The article concludes with a summary of current thinking on defensibility with references to Judge Peck’s recent article Search, Forward (free registration required). You may care also to read my report of Judge Peck’s Carmel speech. David Laing is undoubtedly correct in his assessment that lawyers, courts and regulators are waiting for a definitive ruling as that predictive coding is acceptable. His positive experience of dealing with the DOJ, however, seems more relevant than the vain hope that some judicial Moses will come down from the mountains with stone tablets bearing an unequivocal endorsement. Defensibility follows from general acceptance; more lawyers are showing willingness to make use of this technology for their own purposes and are saving time and money with no discernible loss of quality. We need a few more to have the guts to back their own judgements.

The Eversheds / Millnet / Equivio example

The same theme appears in the exercise which Eversheds undertook with Millnet, again using Equivio>Relevance, and which is described in the Orange Rag of 23 November in an article by Dominic Lacy and Jamie Tanner of Eversheds and James Moeskops of Millnet under the title Predicting the future of disclosure. It is the best example I have seen of a step-by-step description of a predictive coding exercise, covering the methods used, the decision “where to make the cut” between those to be included and those provisionally excluded, the careful audit made by sampling, and the costs implications and limitations. The article emphasises that the exercise was lawyer-led and that its effectiveness turns as much on the ability of the person responsible for the sampling as on the technology. The reference to “iterative adjustments to improve the effectiveness of the predictive coding results” conceals something which is often impossible with human review – the opportunity to change one’s mind as a result of sampling and re-run the process to take account of changed parameters. You cannot easily do that with manual review without going back over the review exercise if, for example, the issues change or a hitherto unregarded batch of documents changes the focus of the review.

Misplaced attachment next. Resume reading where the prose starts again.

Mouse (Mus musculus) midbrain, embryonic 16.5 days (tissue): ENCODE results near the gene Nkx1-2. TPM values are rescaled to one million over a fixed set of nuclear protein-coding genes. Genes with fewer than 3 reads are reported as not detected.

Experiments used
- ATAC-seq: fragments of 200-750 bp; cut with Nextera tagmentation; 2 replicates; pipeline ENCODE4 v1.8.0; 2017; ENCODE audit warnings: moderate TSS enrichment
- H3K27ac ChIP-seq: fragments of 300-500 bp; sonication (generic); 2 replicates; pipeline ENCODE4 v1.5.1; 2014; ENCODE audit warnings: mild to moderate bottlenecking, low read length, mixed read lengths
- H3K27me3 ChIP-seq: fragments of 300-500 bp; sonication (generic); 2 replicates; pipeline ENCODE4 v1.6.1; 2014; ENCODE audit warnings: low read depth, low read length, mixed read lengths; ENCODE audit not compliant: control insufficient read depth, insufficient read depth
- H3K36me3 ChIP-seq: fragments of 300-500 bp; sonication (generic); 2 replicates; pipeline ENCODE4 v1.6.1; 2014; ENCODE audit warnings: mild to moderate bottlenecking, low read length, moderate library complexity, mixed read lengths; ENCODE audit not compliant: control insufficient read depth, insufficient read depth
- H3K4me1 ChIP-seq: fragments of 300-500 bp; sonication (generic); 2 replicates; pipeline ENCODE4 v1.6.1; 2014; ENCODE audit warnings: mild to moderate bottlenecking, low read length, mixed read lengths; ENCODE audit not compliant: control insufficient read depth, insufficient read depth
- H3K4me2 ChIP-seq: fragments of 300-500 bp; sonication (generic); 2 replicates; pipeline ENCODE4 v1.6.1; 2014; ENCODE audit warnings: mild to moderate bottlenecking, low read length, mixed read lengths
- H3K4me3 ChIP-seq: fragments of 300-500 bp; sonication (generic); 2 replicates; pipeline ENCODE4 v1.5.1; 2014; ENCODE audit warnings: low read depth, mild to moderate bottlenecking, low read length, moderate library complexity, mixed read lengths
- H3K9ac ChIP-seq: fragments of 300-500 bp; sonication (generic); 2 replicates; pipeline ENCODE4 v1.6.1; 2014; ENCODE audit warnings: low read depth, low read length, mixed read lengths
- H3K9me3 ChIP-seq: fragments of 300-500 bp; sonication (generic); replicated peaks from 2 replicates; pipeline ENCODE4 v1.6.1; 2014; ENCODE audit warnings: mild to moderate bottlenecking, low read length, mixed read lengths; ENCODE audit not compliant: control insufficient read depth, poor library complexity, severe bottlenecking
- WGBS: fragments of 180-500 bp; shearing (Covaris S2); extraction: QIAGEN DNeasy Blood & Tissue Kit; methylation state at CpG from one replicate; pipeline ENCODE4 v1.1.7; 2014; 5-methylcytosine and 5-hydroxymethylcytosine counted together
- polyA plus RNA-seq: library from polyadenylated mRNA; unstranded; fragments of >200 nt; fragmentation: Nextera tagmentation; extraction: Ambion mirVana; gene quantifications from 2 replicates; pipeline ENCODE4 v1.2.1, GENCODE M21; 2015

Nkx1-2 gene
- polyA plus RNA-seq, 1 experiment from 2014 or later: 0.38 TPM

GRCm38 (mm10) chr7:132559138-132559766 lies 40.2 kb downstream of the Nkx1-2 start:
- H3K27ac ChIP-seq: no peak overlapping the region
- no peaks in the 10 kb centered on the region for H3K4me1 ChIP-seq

The article ends with a quotation from Senior Master Whitaker’s judgment in Goodale v the Ministry of Justice and with references to the Practice Direction 31B CPR which make it clear that it is the duty of the parties to consider and discuss the “tools and techniques” to be used subject to the overriding principles of reasonableness and proportionality.

Conclusion

US lawyers and their clients live in dread of what appears to them to be the arbitrary imposition of sanctions and other adverse consequences of omission leading to an apparently incomplete discovery exercise. This fear is largely misconceived statistically having regard to the fewness of sanctions decisions where good faith is not in question. The rules in England and Wales impose no lesser duty to give disclosure properly, albeit on a narrower basis and with wider express scope in the rules to limit disclosure on a transparent and co-operative basis. The key in both jurisdictions is to understand the technology, the strengths and limitations, the costs and savings, and the QA processes, both human and technical, used to validate results.

In both jurisdictions, and in others, the starting point is a simple calculation: what will it cost to adopt one route, what will it cost to go down another, and what is the margin between them? Every assessment made thereafter takes account of that gap, as well as factors such as the value of the claim. If predictive coding offers a cheaper route to an acceptable result, then the burden passes to the opponent to explain why it should not be used.